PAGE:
Continue reading

These are the Terms and Conditions


34345264 – terms and conditions

Mark 8.31-end

Terms and conditions! Don’t you just love reading the terms and conditions?

As we all know a feature of Saturday night television is the reality competition. At the moment we have The Voice.  And if you’re not into singing, there’s always Dancing on Ice – though how much longer that will last is anyone’s guess, as they keep losing contestants to injury and positive Covid tests – five celebrities have dropped out so far. No Britain’s Got Talent to look forward to this year, but as always we can look forward to Strictly in the autumn! 

And a major part of such shows is the public getting the chance to phone in and vote for their favourite competitors. And those who watch such shows will know that along with the opportunity to phone in, you have to be made aware of the terms and conditions.

Continue reading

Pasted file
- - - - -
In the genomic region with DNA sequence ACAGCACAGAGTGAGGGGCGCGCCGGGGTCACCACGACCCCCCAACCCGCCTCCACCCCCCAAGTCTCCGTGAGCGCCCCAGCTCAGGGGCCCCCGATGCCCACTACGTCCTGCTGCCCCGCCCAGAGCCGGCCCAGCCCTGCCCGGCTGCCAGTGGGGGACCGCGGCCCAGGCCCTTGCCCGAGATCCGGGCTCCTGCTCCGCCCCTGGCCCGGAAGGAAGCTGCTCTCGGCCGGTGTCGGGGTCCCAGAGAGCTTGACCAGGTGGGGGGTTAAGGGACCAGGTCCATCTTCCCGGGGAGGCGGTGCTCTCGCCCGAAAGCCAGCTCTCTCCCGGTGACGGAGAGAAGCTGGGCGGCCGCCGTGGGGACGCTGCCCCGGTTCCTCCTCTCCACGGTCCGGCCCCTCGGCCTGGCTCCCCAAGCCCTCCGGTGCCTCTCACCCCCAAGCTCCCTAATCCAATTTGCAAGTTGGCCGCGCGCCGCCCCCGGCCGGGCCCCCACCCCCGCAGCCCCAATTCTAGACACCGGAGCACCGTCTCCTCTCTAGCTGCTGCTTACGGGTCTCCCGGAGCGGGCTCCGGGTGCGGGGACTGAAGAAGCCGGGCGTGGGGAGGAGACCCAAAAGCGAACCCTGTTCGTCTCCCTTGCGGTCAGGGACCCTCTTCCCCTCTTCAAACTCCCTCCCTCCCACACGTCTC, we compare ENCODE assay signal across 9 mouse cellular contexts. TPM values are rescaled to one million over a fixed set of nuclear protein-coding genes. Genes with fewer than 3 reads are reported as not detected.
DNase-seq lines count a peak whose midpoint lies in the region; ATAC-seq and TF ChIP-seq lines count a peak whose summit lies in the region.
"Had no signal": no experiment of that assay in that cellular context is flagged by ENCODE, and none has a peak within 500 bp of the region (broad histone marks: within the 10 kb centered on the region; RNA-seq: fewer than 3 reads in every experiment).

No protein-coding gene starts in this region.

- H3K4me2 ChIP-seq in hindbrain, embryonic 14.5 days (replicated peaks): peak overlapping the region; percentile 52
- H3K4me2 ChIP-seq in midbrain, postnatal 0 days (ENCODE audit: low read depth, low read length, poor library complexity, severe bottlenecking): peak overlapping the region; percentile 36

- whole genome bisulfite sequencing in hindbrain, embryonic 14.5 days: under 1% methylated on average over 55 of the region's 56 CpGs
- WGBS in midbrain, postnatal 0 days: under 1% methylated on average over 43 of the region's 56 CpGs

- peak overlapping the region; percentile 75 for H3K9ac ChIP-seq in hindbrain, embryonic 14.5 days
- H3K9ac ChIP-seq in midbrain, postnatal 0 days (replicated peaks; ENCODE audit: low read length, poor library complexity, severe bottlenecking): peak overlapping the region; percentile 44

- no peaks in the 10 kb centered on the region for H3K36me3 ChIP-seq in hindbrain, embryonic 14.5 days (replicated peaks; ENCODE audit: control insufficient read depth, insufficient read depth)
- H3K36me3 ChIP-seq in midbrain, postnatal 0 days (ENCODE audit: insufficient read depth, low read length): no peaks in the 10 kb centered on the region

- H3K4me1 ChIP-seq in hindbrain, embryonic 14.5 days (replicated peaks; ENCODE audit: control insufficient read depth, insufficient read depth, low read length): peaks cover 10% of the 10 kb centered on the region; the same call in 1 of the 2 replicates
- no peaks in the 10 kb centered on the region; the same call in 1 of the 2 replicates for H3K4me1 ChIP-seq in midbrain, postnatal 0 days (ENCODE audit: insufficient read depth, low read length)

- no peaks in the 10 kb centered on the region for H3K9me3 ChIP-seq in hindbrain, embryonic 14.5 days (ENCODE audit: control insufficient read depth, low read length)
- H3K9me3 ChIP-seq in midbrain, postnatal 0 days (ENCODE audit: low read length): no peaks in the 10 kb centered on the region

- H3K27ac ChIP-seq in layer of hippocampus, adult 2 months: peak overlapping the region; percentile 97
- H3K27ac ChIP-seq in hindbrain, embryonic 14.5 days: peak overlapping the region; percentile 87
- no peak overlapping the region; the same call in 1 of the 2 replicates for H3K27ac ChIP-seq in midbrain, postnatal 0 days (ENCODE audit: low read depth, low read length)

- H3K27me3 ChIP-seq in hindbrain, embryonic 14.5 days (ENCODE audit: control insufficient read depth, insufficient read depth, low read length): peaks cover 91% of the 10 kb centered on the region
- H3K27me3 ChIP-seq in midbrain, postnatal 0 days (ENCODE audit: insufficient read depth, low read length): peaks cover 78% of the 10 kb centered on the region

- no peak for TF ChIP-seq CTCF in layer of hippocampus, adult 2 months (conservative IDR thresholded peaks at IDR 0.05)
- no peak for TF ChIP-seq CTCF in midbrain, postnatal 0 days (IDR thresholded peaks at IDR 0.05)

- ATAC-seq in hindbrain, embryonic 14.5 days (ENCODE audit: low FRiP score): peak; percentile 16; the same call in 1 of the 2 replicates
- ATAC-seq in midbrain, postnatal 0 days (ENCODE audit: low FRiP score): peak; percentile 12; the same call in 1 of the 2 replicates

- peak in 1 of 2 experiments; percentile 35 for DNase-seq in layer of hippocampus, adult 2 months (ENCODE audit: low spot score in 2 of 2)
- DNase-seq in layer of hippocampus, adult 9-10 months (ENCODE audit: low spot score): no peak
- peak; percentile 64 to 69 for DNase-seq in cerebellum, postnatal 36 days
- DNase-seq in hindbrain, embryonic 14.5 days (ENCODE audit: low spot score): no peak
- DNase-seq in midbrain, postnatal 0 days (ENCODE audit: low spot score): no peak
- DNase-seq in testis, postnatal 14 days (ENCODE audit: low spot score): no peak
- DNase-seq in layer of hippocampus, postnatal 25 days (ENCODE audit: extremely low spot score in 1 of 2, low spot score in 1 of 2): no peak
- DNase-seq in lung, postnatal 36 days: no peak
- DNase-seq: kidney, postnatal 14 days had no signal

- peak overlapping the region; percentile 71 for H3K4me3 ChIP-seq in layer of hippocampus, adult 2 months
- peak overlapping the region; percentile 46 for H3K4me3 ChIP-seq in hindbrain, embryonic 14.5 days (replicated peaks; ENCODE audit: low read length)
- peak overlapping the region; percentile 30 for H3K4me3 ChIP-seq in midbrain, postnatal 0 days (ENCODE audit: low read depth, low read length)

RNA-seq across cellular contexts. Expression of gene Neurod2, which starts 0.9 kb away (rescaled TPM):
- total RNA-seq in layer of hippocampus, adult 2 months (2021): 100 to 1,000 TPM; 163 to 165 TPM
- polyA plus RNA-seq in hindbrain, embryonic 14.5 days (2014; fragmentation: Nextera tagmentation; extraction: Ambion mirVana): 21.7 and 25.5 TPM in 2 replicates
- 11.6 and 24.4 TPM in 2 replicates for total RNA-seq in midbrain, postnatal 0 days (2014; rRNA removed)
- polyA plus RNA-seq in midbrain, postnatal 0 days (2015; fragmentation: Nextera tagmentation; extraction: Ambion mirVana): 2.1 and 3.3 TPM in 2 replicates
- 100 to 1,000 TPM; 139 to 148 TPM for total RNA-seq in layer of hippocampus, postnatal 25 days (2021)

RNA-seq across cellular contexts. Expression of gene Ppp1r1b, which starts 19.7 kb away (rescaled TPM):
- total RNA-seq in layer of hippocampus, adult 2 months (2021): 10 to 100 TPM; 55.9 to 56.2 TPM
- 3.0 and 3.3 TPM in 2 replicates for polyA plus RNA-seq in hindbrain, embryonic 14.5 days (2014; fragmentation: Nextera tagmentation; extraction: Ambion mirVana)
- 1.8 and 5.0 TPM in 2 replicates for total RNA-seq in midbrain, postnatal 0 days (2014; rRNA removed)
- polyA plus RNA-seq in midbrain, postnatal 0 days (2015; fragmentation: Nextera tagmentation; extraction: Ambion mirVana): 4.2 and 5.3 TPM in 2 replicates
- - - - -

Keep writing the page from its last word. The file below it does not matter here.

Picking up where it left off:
Lost?


Photo by Dziana Hasanbekava on Pexels.com

Mark 1.9-15

There are three signs that you are getting old. One is memory loss. I can’t remember the other four.

What’s your memory like? When was the last time you put down your house keys, or your glasses, or your phone – and then couldn’t find them again?

I lost my house keys this week. But that’s not a problem. I have an electronic tag on my keys so that if I can’t find them, I just press a button in an app on my phone – it then shows me where my keys last were so I know whether they’re in the house somewhere, or if I’ve lost them outside. It makes the tag on the keys play a tune when the keys are nearby so I can hear the keys and locate them. At least – it does if you remembered to replace the battery when it ran out. It even makes it easy for you to remember, by telling you when the battery is low and needs replacing. But if you ignore the instructions, and forget to replace the battery, the system is useless. It won’t find your keys. So you end up searching all over the place – as I did – and panicking, until you finally find them. I’ve now put a battery in the tag!